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March 5th, 2018, 03:15 PM   #1
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Question Probability question

Three fair dice are rolled: one red die, one blue die and one green die. Let R, B and G be
the numbers respectively shown by the red, blue and green die. Compute the probability P {R < B < G}

Last edited by sita; March 5th, 2018 at 03:31 PM.
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March 5th, 2018, 05:53 PM   #2
jks
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Hi Sita,

I think that this problem can be done by brute force, especially if each die has six sides, as is typical. I worked the problem by starting with the green die. Obviously, for G=1,2 there are no possibilities.

For G=3, then only G=3, B=2, R=1 (denoted as 321) gives a true outcome.

For G=4, then 421, 431, and 432 give a true outcome.

For G=5, then 521, 531, 532, 541, 542, and 543 give a true outcome.

Can you do likewise for G=6, and can you calculate the total number of possibilities?
Adding the number of true outcomes for G=3,4,5,6 and dividing by the total number of possibilities will give the answer.
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March 5th, 2018, 06:09 PM   #3
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Quote:
Originally Posted by sita View Post
Three fair dice are rolled: one red die, one blue die and one green die. Let R, B and G be
the numbers respectively shown by the red, blue and green die. Compute the probability P {R < B < G}
I think there is a slightly more elegant solution.

First let's determine how many groupings include equality.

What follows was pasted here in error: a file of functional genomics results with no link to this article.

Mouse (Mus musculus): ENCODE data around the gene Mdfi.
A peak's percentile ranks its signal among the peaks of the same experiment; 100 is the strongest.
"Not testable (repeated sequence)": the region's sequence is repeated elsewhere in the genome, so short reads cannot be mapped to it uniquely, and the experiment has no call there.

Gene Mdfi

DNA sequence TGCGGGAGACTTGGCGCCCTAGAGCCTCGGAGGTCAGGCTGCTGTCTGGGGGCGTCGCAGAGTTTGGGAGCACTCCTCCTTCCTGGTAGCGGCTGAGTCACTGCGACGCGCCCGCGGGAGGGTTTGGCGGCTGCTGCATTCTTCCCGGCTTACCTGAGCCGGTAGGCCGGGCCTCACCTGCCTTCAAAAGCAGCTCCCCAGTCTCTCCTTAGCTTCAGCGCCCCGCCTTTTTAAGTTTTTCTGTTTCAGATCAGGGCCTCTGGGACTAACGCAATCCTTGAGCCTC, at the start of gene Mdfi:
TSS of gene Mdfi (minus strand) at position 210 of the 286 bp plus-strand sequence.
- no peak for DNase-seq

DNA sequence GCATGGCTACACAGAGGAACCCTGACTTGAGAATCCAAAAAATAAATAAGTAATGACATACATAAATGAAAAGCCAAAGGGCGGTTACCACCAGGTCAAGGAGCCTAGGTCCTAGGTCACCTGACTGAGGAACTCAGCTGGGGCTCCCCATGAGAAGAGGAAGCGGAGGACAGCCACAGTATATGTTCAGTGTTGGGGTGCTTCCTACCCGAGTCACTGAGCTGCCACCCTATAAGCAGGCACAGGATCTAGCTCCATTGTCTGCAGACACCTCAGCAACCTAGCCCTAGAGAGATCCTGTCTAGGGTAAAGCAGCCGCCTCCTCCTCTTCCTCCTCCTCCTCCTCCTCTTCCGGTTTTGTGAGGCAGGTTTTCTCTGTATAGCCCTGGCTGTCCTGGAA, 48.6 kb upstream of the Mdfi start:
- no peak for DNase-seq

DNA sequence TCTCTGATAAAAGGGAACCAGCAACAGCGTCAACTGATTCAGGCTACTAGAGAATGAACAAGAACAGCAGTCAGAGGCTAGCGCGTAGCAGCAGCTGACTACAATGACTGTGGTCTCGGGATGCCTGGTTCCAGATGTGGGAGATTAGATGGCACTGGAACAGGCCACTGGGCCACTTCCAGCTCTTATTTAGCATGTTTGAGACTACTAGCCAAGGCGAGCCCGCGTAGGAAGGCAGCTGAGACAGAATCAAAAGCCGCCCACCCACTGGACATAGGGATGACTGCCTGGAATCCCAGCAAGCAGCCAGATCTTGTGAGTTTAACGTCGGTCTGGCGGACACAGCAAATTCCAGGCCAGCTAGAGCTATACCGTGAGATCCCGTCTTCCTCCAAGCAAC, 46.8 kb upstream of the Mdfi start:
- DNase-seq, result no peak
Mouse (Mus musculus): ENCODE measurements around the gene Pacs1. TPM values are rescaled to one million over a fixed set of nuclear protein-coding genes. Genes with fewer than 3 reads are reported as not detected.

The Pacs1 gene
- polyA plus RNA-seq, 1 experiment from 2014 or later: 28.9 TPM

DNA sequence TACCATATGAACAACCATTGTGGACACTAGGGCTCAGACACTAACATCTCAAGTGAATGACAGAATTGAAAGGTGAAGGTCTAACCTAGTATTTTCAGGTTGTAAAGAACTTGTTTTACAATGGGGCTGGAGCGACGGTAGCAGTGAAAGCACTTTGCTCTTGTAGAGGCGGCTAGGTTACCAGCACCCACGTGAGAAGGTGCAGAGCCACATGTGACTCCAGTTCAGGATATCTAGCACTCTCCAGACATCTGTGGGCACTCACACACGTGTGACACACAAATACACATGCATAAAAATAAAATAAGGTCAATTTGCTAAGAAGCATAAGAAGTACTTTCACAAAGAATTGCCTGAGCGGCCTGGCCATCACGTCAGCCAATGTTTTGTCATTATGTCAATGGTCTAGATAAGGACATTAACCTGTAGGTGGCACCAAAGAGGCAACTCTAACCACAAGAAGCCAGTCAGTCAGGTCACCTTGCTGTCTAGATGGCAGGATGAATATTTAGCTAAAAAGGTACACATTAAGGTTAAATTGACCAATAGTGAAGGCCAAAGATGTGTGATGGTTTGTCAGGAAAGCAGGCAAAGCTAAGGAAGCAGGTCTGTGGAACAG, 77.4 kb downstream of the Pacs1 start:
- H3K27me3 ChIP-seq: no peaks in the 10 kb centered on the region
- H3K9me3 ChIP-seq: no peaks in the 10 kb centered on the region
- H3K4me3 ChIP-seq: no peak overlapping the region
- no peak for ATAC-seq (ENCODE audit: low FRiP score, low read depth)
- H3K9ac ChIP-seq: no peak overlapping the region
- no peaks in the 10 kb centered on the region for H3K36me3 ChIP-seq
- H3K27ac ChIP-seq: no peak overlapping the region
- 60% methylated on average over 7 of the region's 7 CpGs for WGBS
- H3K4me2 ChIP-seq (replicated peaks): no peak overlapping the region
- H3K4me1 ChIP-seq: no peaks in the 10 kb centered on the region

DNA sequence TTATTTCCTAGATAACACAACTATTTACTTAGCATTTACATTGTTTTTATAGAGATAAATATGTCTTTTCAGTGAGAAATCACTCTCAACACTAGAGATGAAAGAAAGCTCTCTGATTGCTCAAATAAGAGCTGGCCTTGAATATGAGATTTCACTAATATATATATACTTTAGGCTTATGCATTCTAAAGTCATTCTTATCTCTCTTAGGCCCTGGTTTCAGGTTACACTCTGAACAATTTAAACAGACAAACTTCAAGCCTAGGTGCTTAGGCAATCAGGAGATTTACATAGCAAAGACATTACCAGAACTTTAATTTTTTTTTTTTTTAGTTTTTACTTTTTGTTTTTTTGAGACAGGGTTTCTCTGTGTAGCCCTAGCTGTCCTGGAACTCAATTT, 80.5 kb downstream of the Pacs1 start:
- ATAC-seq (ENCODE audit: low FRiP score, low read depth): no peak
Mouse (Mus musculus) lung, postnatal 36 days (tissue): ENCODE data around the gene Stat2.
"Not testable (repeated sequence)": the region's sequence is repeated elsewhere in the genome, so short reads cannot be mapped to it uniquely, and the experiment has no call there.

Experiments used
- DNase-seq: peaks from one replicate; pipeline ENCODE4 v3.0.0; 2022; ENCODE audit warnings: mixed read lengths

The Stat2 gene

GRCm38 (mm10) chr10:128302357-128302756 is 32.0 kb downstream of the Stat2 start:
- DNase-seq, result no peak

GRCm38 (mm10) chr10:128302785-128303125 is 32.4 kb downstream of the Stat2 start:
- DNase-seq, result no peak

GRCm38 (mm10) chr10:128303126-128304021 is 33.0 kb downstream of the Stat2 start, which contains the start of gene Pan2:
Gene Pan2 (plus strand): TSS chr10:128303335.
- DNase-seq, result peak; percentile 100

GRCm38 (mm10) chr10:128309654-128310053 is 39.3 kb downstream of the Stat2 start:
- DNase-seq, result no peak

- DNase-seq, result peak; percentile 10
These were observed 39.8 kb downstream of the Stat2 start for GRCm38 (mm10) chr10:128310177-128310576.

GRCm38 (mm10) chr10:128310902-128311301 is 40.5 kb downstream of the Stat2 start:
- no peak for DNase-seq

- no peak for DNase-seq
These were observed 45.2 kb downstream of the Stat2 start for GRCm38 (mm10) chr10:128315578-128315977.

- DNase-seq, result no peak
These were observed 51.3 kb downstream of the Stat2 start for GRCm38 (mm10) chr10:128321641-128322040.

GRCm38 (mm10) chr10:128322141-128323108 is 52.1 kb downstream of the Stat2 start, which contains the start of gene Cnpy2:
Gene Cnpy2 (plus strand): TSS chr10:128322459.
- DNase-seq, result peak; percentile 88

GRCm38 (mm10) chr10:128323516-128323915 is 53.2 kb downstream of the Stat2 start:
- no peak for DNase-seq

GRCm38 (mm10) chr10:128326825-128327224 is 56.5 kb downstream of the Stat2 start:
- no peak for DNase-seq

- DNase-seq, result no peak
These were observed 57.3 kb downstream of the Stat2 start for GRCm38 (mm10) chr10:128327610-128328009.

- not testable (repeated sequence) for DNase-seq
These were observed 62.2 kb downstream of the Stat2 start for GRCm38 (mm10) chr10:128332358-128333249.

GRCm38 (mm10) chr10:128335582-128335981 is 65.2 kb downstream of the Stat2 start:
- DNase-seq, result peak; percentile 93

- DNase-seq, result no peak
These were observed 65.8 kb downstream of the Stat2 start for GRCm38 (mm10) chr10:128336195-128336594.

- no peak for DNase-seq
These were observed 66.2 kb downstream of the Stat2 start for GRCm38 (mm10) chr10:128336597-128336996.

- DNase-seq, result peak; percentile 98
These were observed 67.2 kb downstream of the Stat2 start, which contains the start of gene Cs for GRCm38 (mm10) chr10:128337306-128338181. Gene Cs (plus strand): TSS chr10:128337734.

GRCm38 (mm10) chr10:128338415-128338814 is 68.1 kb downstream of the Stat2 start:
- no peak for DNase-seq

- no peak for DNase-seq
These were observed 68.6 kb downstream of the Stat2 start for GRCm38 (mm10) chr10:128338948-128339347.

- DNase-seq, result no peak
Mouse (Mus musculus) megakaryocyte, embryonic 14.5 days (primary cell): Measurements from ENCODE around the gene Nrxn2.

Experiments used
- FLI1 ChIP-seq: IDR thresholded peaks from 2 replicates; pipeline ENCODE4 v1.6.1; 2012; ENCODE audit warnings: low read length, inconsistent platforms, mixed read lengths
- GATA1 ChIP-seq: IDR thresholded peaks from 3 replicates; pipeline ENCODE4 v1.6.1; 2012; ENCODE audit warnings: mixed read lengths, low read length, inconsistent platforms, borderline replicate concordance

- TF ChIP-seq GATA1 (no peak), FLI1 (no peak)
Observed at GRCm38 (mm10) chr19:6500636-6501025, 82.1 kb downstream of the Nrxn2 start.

There are 6 ways all three dice are equal.

There are $(3)(6)(5) = 90$ ways that only 2 of the dice are equal.

$3 = \dbinom{3}{2}$

There are 6 numbers that the two dice that are equal could be.

There are 5 numbers that the third die could be and not equal the other two.

So there are at total of 96 rolls that involve equality.

There are $6^3 = 216$ total possible rolls.

Thus there are $216-96 = 120$ rolls where strict inequality is observed.

Now... the problem is symmetric in the colors and thus each ordering will get 1/6 of these rolls, as there are 6 ways to arrange RGB.

Thus the particular ordering of $R < B < G$ will have $\dfrac{120}{6}=20$ associated rolls and thus

$P[R< B< G] = \dfrac{20}{216}= \dfrac{5}{54}$
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March 15th, 2018, 04:49 PM   #4
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What's quicker than what romsek said is that the answer is 6C3 = 20. In combinations, the order matters, and an item can only be chosen once, which is what we want.
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